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For decades Tylenol has been used as a pain-killer, but new research reveals it has psychiatric side effects including dulled emotional responses to both positive and negative stimuli.
The public is beginning to understand that many over-the-counter painkillers do more than just kill pain, but sometimes kill those taking them.
For instance, A 2013 review of 754 clinical trials published in Lancet found that NSAID use was associated with roughly double the heart failure risk. Ibuprofen, in particular, has been estimated to cause thousands to die of cardiovascular events each year, and according to the lead researcher of the Lancet review, equally as dangerous for long-term users as the drug Vioxx which was estimated to cause 30,000 excess heart attacks and sudden cardiac deaths between 1999-2003 alone.
Popular over-the-counter painkillers include acetaminophen (Tylenol) , ibuprofen, napoxen (Alleve) and aspirin, and many pop them like candy to reduce pain and inflammation without ever looking to identify and resolve the root causes of their symptoms.
Now, a new study finds that not only does the Tylenol affect the body, but it also dulls the emotional responses of users as well.
The groundbreaking new study published in the journal Psychology Science titled, "Over-the-Counter Relief From Pains and Pleasures Alike: Acetaminophen Blunts Evaluation Sensitivity to Both Negative and Positive Stimuli"", found that:
"Participants who took acetaminophen evaluated unpleasant stimuli less negatively and pleasant stimuli less positively, compared with participants who took a placebo."
In the study, participants were randomly assigned to take either an acute dose of 1,000 mg of acetaminophen or a placebo, both in a liquid form. As a double-blind study, neither the experimenters nor the participants were aware of which they received. After a 60-minute waiting period to allow the Tylenol to enter their brain, participants were shown pictures depicting positive and negative events to ascertain the intensity of their responses.
The researchers discussed the implications of their findings:
"Across two studies, we demonstrated that acetaminophen attenuates individuals' evaluations and emotional reactions to negative and positive stimuli alike. These results build on recent psychological research illustrating that acetaminophen can blunt the intensity with which individuals experience negative events that originate from physical, social, or cognitive sources (DeWall et al., 2015; DeWall et al., 2010; Randles et al., 2013). Further, these findings expand on the research to date to show that acetaminophen blunts positive evaluations in like fashion."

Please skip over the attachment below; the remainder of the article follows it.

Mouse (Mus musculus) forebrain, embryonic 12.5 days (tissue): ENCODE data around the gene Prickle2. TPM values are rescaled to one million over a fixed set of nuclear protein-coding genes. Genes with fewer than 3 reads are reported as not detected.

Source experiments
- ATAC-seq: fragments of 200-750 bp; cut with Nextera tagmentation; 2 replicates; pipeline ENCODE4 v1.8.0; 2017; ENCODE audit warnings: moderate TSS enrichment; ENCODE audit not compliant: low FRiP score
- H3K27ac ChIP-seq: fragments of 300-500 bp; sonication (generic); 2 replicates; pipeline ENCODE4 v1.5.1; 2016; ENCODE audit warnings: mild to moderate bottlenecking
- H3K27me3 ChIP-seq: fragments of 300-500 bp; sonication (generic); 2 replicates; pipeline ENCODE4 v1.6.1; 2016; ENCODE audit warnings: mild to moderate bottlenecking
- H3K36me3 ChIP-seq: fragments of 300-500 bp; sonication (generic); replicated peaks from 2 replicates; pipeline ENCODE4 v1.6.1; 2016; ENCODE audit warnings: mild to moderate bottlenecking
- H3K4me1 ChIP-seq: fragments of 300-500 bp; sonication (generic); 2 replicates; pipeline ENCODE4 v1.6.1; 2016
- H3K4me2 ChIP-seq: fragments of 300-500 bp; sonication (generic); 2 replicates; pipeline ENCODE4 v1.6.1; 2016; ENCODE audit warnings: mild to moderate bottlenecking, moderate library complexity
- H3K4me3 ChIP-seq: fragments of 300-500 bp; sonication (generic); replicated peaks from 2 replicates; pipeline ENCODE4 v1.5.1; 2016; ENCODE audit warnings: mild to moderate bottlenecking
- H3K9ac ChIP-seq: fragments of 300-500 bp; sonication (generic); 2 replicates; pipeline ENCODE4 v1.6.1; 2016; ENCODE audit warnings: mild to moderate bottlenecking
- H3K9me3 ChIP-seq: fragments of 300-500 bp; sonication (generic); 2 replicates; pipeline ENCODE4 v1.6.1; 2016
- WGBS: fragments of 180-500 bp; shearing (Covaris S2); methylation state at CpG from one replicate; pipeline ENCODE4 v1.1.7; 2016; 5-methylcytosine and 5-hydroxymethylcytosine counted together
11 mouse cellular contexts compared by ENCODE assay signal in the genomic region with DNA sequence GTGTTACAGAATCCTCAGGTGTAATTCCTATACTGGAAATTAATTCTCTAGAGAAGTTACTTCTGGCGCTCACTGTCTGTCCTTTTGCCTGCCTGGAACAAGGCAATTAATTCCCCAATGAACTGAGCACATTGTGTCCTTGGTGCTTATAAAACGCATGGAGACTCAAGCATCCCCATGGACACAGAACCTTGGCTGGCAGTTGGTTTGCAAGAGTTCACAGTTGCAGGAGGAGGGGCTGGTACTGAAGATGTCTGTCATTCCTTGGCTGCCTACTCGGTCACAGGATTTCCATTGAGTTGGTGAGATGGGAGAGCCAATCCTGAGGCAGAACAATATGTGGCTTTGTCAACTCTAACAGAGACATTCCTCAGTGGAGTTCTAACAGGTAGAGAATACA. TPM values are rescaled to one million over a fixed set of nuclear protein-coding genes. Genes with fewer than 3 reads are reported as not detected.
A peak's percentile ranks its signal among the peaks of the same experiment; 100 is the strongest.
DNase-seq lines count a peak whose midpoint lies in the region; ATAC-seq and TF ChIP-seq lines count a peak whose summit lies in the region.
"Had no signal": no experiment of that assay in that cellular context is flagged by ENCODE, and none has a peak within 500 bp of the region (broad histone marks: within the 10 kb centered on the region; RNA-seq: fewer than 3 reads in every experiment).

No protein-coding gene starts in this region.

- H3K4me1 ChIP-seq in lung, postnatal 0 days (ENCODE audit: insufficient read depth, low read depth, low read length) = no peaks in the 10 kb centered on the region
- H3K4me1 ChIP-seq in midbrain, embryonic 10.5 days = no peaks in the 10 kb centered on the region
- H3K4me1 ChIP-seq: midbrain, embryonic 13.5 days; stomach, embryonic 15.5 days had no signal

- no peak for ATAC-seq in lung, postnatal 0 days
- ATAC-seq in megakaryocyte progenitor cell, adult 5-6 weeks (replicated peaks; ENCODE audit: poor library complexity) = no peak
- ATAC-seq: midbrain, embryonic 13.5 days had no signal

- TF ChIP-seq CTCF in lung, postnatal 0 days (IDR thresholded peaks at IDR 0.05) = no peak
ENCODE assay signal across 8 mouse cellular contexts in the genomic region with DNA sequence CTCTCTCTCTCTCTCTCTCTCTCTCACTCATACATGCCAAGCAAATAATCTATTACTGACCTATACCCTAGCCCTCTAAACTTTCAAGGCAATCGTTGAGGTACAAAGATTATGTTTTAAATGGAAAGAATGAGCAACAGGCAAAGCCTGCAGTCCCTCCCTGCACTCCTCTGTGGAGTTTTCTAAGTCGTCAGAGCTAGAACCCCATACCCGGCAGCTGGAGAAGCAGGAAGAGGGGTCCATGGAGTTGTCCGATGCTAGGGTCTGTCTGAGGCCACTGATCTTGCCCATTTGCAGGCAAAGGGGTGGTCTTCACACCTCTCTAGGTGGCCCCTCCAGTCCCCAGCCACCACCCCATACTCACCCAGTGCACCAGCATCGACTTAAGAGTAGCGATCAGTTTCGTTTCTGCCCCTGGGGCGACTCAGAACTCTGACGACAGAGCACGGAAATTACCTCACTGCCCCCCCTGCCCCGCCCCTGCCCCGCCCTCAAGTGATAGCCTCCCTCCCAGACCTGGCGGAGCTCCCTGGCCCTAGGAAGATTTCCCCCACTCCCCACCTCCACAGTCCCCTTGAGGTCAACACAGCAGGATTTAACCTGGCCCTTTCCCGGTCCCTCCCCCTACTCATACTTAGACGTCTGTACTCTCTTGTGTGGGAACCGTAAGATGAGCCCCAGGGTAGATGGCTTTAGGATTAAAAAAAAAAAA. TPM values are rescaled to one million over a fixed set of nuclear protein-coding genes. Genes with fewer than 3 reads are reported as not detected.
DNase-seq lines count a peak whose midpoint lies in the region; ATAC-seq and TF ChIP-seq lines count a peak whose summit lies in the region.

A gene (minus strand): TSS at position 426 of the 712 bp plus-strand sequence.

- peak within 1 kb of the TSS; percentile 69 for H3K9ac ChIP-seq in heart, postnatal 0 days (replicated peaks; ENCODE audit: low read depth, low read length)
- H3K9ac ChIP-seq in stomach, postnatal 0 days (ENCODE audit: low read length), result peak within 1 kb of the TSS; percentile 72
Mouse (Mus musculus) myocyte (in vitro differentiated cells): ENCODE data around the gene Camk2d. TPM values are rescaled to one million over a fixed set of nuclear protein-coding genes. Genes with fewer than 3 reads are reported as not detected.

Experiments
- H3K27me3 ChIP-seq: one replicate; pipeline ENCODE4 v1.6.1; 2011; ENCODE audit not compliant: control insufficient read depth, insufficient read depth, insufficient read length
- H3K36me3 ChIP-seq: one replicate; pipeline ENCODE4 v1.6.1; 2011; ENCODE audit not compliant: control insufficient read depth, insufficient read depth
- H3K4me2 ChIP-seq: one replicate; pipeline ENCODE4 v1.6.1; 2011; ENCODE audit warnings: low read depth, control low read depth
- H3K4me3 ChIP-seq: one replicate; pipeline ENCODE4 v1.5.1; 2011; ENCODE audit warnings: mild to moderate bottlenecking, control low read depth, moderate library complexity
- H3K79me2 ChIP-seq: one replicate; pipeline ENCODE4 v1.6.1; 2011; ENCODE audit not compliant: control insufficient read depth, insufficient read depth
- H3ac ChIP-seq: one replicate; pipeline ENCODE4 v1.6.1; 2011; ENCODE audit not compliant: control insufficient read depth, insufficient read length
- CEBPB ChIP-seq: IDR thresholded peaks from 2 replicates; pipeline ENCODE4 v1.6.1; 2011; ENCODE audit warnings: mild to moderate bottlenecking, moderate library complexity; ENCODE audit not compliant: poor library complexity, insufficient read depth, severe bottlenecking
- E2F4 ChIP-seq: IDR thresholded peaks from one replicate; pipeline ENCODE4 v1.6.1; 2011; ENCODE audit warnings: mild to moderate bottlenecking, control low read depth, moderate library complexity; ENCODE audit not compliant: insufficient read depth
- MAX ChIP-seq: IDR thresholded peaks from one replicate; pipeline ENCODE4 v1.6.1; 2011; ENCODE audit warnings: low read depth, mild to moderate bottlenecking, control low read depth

They noted that their research has significant implications for Tylenol's psychotropic properties:
"That a drug purported to relieve negative evaluations of pain also reduces positive evaluations of pleasant stimuli suggests the existence of a common evaluative psychological process that influences a wide range of thoughts and behaviors. This might mean, for instance, that certain methods designed to specifically alter individuals' reactivity to negative stimuli (e.g., treatment of phobias) could, if too broadly applied, potentially change their sensitivity to emotionally evocative stimuli more generally, including positive events (e.g., causing them to feel less joy at a wedding). It is interesting that such diminished evaluation sensitivity could also presumably cause people to feel less conflicted, indecisive, or uncomfortable when they experience ambivalence toward individuals or experiences that elicit both negative and positive reactions (e.g., Priester & Petty, 1996; Rydell & Durso, 2012)."
Clearly, this study opens up a disturbing possibility that commonly used pain-killers, work both physically and emotionally, to blunt the intensity of both physical and psychological experiences. Were these drugs safe, and not causing thousands of deaths a year, perhaps this 'side effect' could be considered justifiable. But considering that they do indeed have lethal side effects, it is important for consumers to know that they also may come with psychiatric ones.
Considering it took the FDA 32 years after its own expert panel told the agency in 1977 that it was "obligatory" to put on the warning label of Tylenol products that it caused "severe liver damage," we are doubtful that this information will be disseminated widely any time soon.
For more information on the dangers of Tylenol, read the recent ProPublica expose titled, "Use Only As Directed," or review our Tylenol and NSAID databases for hundreds of articles linking these drugs to dozens of serious health problems.
Also, for those looking for natural alternatives, you can review the following articles on the topic: